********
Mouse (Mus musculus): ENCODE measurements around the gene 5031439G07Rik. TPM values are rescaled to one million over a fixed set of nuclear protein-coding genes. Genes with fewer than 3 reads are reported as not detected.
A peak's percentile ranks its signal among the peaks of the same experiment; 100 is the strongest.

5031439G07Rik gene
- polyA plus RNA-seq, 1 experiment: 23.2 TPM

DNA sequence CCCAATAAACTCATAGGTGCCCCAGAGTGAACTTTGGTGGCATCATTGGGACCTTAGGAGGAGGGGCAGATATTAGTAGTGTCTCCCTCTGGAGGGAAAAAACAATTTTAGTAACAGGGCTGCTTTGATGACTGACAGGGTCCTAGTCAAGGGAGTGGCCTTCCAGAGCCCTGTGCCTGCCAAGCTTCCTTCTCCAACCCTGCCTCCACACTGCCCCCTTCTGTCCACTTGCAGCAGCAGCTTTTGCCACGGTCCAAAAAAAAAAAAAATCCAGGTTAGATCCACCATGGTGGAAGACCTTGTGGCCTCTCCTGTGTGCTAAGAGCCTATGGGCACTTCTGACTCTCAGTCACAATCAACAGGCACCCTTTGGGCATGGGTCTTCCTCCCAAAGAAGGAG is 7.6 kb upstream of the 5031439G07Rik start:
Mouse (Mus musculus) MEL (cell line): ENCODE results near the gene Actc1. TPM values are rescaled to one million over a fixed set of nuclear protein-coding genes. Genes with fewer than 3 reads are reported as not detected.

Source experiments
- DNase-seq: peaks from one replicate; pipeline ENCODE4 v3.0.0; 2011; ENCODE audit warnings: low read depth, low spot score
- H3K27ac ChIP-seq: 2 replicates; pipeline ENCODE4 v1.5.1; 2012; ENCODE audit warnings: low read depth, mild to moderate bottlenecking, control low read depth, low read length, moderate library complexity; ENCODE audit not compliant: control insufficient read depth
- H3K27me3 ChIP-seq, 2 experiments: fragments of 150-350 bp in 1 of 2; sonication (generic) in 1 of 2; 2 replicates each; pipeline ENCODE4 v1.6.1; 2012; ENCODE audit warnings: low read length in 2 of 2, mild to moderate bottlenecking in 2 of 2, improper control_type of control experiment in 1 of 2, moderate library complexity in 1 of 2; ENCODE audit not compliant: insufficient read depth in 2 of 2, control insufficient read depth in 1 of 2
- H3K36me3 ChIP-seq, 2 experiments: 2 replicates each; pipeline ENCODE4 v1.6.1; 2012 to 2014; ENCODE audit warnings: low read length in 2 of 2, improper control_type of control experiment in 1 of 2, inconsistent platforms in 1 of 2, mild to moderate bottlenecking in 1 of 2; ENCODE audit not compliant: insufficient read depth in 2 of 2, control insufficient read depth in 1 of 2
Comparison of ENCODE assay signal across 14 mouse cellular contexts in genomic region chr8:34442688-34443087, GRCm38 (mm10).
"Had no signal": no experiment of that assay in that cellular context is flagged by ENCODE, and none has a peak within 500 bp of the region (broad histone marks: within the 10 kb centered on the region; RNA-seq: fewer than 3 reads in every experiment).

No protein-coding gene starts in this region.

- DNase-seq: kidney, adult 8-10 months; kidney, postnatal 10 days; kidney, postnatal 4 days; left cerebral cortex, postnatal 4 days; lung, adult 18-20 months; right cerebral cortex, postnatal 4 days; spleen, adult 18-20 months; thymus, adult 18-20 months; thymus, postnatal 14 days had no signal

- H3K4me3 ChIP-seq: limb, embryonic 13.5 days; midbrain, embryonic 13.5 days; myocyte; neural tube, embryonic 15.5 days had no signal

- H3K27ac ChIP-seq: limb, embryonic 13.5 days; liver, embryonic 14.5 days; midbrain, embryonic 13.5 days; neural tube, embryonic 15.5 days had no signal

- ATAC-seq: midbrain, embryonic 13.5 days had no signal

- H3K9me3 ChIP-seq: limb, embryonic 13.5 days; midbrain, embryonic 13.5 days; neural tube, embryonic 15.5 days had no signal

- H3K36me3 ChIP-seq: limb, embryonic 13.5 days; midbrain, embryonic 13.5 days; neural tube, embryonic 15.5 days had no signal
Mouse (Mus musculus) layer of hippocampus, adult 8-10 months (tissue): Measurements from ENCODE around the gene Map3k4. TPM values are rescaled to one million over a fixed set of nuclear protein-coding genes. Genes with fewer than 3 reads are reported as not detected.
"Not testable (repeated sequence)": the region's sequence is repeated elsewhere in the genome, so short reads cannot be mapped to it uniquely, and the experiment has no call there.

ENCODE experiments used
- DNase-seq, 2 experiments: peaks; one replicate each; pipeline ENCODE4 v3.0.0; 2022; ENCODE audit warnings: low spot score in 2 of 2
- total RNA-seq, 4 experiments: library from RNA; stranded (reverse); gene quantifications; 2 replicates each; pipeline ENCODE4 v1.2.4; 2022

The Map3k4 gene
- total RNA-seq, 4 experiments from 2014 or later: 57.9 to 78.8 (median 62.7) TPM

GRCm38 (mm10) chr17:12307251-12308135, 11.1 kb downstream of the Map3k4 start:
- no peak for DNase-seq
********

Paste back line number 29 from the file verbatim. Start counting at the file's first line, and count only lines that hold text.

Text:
- no peak for DNase-seq